Subtle differences in bipolar, unipolar depression
medwireNews: In the absence of information regarding mania and hypomania symptoms, a number of depression-related differences may help identify bipolar disorder (BD) in patients who have been misdiagnosed with major depressive disorder (MDD), suggest Chinese researchers.
Yu-Tao Xiang (Chinese University of Hong Kong) and colleagues found that BD patients misdiagnosed with MDD had more atypical depressive features, more psychotic symptoms, a higher number of previous depressive episodes, and an earlier age at onset than those with a correct MDD diagnosis.
"Although there are currently no widely accepted diagnostic dividing lines between BD depression and MDD in clinical practice, our results indicate that there are subtle differences between the forms of depressive episodes occurring in the context of BD and MDD, the clinical use of which might be helpful in distinguishing BD from MDD in Chinese patients," they write in Bipolar Disorders.
The findings come from a study of 1487 patients initially diagnosed with MDD who were evaluated at 13 psychiatric hospitals or psychiatric units.
Using the Mini-International Neuropsychiatric Interview, the team found that 309 (20.8%) patients met DSM-IV criteria for BD, with 118 (7.9%) meeting criteria for BD I and 191 (12.8%) for BD II.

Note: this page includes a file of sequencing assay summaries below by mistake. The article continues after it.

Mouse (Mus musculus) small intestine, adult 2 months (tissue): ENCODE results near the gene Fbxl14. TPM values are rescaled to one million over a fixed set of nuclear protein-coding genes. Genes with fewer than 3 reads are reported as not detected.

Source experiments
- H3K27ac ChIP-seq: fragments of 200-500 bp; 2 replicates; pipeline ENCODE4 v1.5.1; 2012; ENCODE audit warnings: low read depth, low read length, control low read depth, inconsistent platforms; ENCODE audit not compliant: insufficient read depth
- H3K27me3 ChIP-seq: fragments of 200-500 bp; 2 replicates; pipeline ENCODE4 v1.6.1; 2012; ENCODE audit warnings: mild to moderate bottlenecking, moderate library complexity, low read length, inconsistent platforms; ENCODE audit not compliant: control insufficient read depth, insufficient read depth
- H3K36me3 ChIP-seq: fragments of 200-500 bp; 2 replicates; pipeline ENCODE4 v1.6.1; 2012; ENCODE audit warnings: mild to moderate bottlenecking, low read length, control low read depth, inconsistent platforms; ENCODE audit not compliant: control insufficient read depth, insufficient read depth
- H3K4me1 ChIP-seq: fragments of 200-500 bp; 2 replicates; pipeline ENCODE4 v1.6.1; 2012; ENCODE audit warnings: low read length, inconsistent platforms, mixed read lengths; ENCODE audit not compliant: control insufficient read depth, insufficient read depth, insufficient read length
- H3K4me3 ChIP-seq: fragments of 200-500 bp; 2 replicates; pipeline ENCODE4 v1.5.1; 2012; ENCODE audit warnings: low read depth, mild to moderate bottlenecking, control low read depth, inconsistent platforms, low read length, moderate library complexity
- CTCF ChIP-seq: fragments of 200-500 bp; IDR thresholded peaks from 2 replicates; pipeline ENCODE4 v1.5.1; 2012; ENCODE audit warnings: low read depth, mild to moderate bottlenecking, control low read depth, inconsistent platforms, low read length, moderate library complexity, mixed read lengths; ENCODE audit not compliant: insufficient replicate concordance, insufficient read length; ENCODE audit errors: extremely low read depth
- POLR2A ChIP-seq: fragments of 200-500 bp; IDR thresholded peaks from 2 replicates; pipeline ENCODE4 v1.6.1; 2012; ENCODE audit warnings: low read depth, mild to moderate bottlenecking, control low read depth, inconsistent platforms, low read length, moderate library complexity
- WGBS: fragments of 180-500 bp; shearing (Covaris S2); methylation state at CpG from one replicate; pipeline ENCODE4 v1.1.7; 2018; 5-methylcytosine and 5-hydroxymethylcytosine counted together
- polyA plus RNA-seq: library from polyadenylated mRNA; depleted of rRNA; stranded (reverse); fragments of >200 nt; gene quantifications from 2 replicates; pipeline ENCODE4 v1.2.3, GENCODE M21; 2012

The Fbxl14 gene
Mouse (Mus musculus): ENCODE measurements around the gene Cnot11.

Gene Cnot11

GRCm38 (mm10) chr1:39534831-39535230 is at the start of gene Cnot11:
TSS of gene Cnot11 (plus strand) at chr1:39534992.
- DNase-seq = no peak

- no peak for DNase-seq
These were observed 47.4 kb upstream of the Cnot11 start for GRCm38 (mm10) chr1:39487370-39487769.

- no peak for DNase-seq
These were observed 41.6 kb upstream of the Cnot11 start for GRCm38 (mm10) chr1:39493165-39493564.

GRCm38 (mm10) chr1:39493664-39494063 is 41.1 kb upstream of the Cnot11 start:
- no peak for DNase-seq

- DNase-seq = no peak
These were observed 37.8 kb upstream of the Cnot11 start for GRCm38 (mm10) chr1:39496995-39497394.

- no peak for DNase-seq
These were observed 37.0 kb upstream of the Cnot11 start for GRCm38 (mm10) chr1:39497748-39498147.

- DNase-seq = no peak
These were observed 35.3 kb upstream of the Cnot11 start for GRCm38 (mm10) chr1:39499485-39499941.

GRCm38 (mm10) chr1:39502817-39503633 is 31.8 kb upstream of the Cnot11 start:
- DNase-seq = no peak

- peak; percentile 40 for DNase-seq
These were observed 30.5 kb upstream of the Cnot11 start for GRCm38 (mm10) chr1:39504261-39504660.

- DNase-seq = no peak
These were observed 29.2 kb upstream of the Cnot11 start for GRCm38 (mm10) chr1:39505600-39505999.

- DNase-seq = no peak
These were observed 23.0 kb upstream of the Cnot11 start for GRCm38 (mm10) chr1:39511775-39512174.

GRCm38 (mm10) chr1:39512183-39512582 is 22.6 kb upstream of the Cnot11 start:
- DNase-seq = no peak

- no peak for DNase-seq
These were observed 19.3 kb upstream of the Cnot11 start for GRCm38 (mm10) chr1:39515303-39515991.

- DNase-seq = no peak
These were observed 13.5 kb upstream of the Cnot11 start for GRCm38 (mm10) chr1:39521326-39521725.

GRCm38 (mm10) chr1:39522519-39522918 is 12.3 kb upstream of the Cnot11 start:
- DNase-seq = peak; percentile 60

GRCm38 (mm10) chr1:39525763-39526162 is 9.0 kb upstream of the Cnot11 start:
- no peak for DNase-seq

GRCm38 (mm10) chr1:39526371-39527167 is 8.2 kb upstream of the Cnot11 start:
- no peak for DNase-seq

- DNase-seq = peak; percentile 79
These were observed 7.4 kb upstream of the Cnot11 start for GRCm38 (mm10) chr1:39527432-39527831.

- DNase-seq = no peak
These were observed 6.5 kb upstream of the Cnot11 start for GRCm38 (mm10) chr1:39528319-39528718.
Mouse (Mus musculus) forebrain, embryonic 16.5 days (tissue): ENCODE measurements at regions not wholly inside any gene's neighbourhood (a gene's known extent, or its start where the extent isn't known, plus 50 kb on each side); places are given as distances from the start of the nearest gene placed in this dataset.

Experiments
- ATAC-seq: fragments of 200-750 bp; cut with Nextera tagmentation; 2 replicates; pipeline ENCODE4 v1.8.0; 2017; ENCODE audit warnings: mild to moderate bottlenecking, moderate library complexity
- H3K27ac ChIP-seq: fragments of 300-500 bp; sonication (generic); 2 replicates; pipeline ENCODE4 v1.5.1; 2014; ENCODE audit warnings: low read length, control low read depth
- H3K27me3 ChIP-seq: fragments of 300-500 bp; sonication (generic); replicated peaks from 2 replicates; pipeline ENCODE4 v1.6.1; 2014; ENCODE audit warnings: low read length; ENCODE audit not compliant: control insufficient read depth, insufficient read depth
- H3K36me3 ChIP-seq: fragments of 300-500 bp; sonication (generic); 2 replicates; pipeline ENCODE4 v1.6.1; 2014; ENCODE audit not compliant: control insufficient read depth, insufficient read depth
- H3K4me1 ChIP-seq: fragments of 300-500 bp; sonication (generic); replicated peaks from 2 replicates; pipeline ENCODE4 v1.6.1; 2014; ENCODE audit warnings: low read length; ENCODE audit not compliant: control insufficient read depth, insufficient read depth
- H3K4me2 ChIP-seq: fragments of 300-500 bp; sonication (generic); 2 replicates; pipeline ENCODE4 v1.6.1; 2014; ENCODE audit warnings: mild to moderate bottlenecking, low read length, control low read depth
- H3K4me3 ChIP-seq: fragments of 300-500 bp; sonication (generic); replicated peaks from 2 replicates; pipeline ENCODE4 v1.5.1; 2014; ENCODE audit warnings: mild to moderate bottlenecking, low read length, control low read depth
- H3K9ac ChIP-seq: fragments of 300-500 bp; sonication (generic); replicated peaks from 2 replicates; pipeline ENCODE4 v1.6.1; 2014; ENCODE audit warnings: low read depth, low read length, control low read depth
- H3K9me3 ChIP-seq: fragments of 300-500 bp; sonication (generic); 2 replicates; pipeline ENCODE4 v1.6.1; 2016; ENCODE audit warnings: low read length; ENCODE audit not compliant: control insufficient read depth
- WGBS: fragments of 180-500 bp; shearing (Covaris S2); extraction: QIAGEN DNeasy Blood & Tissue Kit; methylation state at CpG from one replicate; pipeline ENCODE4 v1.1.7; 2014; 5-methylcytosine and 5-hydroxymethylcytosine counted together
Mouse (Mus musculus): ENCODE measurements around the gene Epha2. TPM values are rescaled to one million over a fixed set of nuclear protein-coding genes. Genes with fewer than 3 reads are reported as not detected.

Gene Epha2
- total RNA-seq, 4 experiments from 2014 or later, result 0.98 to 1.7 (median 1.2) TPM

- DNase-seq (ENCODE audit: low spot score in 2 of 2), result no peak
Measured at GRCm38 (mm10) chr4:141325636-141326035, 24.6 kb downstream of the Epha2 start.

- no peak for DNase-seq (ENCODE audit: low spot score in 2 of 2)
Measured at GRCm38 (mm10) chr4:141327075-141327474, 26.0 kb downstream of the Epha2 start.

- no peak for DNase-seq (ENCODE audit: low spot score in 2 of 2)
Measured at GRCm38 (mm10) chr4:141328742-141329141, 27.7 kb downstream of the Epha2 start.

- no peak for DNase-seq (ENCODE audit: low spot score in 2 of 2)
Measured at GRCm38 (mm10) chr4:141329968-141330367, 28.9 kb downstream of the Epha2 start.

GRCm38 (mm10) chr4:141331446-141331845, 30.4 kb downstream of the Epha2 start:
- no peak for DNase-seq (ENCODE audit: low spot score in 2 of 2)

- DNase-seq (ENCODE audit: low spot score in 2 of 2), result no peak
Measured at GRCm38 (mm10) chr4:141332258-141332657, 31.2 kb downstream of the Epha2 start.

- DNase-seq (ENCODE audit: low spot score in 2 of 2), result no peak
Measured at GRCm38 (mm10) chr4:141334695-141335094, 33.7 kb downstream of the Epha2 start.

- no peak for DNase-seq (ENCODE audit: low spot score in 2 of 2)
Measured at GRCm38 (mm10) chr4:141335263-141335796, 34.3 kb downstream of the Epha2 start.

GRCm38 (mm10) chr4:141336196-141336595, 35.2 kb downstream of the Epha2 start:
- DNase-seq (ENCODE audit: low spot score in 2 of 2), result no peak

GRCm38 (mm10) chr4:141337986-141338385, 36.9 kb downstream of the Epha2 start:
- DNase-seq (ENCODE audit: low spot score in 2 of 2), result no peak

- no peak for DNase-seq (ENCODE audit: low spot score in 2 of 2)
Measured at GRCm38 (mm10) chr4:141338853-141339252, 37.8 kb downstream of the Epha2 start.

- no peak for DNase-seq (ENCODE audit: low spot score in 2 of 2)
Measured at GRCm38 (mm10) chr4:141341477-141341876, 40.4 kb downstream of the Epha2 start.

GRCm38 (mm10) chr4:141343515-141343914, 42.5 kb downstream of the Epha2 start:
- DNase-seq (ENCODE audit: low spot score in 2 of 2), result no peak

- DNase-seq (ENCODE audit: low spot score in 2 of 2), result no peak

Multiple logistic regression analyses revealed that BD I patients were more likely than MDD patients to have atypical depression symptoms (39.8 vs 15.2%), such as increased appetite, increased sleep, and weight gain, at an odds ratio (OR) of 2.0, and psychotic symptoms (38.1 vs 13.4%), at an OR of 2.1.
In addition, they had more lifetime depressive episodes than MDD patients (mean 3.9 vs 1.9) and an earlier mean age at depression onset (28.0 vs 34.6 years).
BD II patients were also more likely than MDD patients to have psychotic symptoms (28.8%), at an OR of 2.1, and had an earlier mean age at depression onset (28.8 years).
Among patients with BD, those with BD I were more likely to have experienced more than four depressive episodes per year than those with BD II (29.7 vs 8.9%), at an OR of 3.1.
Xiang and team conclude: "Depressive episodes in the context of BD I and BD II, among those who were misclassified as MDD, present some different clinical features compared to MDD.
"This finding should be taken into account in guiding diagnostic practices in China."
medwireNews (www.medwirenews.com) is an independent clinical news service provided by Springer Healthcare Limited. © Springer Healthcare Ltd; 2013
By Mark Cowen, Senior medwireNews Reporter